> > > BindView Corporation     ||      fax:  508-485-0737
> > > ==============================================================
> > >
> > >
> > > Greetings:
> > >
> > > As leading security practitioners, educators, vendors,
> and users of
> > > information security, we wish to register our misgivings about the
> > > Council of Europe draft treaty on Crime in Cyberspace.
> > >
> > > We are concerned that portions of the proposed treaty may
> result in
> > > criminalizing techniques and software commonly used to
> make computer
> > > systems resistant to attack.  Signatory states passing
> > legislation to
> > > implement the treaty may endanger the security of their computer
> > > systems since computer users in those countries will not
> be able to
> > > adequately protect their computer systems and the education of
> > > information protection specialists may be hindered.
> > >
> > > Critical to the protection of computer systems and
> infrastructure is
> > > the ability to
> > > * Test software for weaknesses
> > > * Verify the presence of defects in computer systems
> > > * Exchange vulnerability information
> > >
> > > System administrators, researchers, consultants and companies all
> > > routinely develop, use, and share software designed to
> > exercise known
> > > and suspected vulnerabilities.  Academic institutions use these
> > > tools to educate students and in research to develop improved
> > > defenses.  Our combined experience suggests that it is impossible
> > > to reliably distinguish software used in computer crime from that
> > > used for these legitimate purposes.  In fact, they are often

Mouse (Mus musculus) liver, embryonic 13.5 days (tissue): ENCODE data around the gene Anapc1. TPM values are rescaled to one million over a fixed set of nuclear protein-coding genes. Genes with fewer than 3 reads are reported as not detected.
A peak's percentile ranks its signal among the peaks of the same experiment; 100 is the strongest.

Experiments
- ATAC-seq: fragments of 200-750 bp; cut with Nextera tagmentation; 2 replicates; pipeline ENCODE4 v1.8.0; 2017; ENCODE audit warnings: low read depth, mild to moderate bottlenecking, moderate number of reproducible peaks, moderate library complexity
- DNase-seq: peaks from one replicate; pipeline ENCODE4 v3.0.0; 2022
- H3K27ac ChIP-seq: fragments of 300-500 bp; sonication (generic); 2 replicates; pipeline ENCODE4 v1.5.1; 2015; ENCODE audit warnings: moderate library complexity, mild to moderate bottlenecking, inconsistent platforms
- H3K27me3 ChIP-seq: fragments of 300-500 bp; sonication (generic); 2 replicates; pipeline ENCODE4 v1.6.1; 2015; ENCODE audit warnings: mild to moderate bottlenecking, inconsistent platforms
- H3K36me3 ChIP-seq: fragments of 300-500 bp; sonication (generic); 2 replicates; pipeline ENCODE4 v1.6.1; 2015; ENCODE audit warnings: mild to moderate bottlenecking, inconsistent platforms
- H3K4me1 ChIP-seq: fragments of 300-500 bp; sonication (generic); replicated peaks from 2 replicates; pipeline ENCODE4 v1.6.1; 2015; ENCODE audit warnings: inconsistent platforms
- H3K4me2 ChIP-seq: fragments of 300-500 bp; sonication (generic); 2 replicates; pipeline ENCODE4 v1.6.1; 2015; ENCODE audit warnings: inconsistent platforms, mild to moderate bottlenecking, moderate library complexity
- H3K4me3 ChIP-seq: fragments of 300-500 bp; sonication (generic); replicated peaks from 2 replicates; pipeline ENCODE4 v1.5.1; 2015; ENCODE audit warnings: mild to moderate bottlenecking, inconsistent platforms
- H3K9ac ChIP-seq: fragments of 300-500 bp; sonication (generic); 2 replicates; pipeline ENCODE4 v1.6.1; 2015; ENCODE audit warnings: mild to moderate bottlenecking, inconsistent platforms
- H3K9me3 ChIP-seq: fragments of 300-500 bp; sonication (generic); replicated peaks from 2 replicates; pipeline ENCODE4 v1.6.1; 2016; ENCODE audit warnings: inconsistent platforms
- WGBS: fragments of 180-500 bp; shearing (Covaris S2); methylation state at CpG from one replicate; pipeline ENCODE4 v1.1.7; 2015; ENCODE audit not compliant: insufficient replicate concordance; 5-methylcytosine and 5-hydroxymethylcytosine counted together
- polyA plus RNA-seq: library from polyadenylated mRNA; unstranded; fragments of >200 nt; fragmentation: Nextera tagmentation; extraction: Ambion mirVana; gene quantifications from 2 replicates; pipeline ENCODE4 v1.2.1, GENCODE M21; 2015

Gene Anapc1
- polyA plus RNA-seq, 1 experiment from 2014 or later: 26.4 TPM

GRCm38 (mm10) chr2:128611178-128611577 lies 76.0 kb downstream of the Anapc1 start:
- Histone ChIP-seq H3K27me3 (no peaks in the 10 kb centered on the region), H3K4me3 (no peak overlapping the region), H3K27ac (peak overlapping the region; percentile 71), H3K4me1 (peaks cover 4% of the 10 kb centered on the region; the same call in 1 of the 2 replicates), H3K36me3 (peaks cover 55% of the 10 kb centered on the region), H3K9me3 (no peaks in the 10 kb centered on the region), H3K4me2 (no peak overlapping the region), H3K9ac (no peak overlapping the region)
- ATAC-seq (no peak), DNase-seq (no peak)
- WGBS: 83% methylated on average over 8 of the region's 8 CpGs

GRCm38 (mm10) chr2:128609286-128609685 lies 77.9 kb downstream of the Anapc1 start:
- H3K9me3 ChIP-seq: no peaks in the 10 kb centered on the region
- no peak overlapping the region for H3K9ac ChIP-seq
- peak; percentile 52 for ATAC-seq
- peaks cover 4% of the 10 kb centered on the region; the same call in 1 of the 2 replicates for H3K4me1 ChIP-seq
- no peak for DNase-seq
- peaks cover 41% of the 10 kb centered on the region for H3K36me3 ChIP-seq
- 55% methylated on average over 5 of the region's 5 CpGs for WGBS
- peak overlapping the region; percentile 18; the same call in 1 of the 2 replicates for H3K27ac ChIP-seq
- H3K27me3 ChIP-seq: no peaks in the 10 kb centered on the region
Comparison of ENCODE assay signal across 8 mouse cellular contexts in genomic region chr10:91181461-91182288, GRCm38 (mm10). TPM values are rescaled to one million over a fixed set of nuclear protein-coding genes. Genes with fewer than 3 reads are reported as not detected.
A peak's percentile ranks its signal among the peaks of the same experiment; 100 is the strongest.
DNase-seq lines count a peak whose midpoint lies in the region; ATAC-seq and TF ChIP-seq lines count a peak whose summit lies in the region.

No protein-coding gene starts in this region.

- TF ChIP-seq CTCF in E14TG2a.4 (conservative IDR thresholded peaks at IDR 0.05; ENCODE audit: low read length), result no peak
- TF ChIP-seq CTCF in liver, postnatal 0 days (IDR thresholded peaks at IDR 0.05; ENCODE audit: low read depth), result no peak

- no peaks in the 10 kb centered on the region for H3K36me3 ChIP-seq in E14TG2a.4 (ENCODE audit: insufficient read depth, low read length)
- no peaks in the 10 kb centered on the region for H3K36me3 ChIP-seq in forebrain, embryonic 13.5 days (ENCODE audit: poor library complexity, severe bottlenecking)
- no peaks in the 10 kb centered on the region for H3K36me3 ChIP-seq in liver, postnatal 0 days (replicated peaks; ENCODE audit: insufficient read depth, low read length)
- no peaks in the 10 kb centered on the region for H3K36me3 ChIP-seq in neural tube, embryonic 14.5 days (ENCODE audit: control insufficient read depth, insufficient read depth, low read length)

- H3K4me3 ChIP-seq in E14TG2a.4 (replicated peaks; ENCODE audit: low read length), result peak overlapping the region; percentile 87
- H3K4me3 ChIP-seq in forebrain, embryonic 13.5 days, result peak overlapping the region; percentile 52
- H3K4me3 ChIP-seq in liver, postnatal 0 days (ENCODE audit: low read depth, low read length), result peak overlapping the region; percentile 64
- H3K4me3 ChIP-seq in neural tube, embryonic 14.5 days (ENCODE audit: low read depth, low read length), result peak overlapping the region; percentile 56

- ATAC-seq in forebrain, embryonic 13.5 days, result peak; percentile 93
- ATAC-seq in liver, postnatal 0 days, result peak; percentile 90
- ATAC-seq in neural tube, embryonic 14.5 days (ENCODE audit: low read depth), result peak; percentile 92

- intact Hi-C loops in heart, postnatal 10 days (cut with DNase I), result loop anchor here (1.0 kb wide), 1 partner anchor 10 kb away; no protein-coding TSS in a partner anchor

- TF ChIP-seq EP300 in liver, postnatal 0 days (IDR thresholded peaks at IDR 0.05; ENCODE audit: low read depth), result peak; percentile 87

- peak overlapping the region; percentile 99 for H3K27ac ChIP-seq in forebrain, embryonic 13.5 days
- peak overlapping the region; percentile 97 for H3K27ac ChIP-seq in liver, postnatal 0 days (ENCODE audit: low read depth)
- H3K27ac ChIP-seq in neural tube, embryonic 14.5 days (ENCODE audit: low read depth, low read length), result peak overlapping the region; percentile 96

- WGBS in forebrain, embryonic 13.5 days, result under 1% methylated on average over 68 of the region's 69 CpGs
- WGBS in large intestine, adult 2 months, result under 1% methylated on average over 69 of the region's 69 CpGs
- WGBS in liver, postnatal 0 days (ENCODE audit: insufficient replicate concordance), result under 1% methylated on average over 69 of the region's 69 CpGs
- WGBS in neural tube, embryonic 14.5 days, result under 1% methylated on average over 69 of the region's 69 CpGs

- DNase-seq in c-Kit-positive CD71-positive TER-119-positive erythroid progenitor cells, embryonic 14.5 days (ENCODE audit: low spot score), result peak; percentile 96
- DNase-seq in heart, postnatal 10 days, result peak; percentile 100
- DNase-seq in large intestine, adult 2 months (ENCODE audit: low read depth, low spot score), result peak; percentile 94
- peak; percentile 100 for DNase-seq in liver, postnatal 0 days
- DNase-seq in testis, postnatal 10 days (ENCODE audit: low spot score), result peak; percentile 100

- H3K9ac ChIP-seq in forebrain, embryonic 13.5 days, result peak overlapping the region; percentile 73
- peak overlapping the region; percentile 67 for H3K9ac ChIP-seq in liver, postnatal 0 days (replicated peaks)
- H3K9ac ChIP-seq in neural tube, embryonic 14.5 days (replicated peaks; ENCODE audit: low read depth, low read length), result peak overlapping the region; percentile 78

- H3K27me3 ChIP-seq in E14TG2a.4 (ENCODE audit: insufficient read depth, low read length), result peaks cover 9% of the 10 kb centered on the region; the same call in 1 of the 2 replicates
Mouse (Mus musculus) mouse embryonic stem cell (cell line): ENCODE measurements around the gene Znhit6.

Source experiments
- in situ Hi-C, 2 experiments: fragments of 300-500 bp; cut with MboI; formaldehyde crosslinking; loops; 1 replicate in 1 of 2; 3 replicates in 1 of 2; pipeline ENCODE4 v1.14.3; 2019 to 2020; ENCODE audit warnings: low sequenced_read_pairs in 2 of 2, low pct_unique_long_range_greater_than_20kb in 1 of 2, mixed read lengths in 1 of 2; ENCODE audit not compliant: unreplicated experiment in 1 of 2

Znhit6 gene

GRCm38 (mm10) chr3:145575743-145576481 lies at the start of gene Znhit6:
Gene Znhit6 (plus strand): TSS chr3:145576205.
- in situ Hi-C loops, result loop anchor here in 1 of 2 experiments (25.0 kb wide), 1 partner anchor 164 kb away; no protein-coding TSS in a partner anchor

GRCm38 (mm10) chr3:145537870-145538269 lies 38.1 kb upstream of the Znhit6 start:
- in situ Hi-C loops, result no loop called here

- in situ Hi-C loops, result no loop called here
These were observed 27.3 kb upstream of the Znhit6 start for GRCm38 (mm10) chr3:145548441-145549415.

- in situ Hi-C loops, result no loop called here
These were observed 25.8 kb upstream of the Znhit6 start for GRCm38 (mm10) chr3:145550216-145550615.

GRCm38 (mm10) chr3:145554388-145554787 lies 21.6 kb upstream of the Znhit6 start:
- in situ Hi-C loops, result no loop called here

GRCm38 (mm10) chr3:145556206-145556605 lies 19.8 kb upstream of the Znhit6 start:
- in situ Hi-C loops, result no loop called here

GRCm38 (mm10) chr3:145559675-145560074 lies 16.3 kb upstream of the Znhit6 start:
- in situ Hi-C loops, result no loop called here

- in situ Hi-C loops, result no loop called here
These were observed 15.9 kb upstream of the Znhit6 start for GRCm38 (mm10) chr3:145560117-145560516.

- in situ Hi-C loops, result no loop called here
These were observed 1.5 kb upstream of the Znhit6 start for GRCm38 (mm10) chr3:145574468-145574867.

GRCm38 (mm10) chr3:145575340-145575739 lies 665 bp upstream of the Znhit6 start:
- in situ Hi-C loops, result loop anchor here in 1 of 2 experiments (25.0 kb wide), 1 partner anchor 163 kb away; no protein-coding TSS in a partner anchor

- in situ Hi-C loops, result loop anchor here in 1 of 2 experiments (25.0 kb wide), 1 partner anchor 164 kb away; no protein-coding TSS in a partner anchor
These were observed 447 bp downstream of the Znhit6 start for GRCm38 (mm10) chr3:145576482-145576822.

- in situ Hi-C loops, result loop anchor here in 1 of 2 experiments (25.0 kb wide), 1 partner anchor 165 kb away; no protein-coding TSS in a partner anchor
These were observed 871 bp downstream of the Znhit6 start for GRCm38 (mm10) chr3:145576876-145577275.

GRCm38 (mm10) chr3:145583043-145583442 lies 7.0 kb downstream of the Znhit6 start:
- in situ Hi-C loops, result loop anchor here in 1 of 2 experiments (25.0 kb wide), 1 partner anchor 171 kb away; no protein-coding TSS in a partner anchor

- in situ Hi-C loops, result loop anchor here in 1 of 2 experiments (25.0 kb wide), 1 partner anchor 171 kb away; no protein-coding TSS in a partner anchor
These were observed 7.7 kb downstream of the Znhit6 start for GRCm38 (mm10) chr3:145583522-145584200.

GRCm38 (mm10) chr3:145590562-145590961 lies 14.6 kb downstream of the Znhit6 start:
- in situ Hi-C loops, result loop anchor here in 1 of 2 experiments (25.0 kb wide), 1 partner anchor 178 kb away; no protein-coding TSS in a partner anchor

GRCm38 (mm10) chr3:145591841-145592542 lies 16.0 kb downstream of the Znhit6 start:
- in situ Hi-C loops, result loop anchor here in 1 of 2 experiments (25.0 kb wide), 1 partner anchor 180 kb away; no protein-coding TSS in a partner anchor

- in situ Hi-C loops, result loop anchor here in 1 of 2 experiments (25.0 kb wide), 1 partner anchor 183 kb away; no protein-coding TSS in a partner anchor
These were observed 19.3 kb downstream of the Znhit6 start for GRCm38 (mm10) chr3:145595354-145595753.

> > > identical.
> > >
> > > Currently, article 6 of the draft treaty is vague
> regarding the use,
> > > distribution, and possession of software that could be used to
> > > violate the security of computer systems.  We agree that
> damaging or
> > > breaking into computer systems is wrong and we
> unequivocally support
> > > laws against such inappropriate behavior.  We affirm that a
> > goal of the
> > > treaty and resulting legislation should  be to permit the
> > development
> > > and application of good security measures.  However,
> > legislation that
> > > criminalizes security software development, distribution and use
> > > is counter to that goal, since it would adversely impact security
> > > practitioners, researchers, and educators.
> > >
> > > Therefore, we respectfully request that the treaty drafters remove
> > > section a.1 from article 6, and modify section b accordingly; the
> > > articles on computer intrusion and damage (viz., articles 1-5) are
> > > already sufficient to proscribe any improper use of
> security-related
> > > software or information.
> > >
> > > Please do not hesitate to call on us for technical advice in your
> > > future deliberations.
> > >
> > > Signed,
> > >
> > > <name>
> > > <title>
> > > <affiliation>
> > >
> > >
> > > "Organizational affiliations are listed for
> identification purposes
> > > only, and do not necessarily reflect the official opinion of the
> > > affiliated organization."
> > >
> >
>
>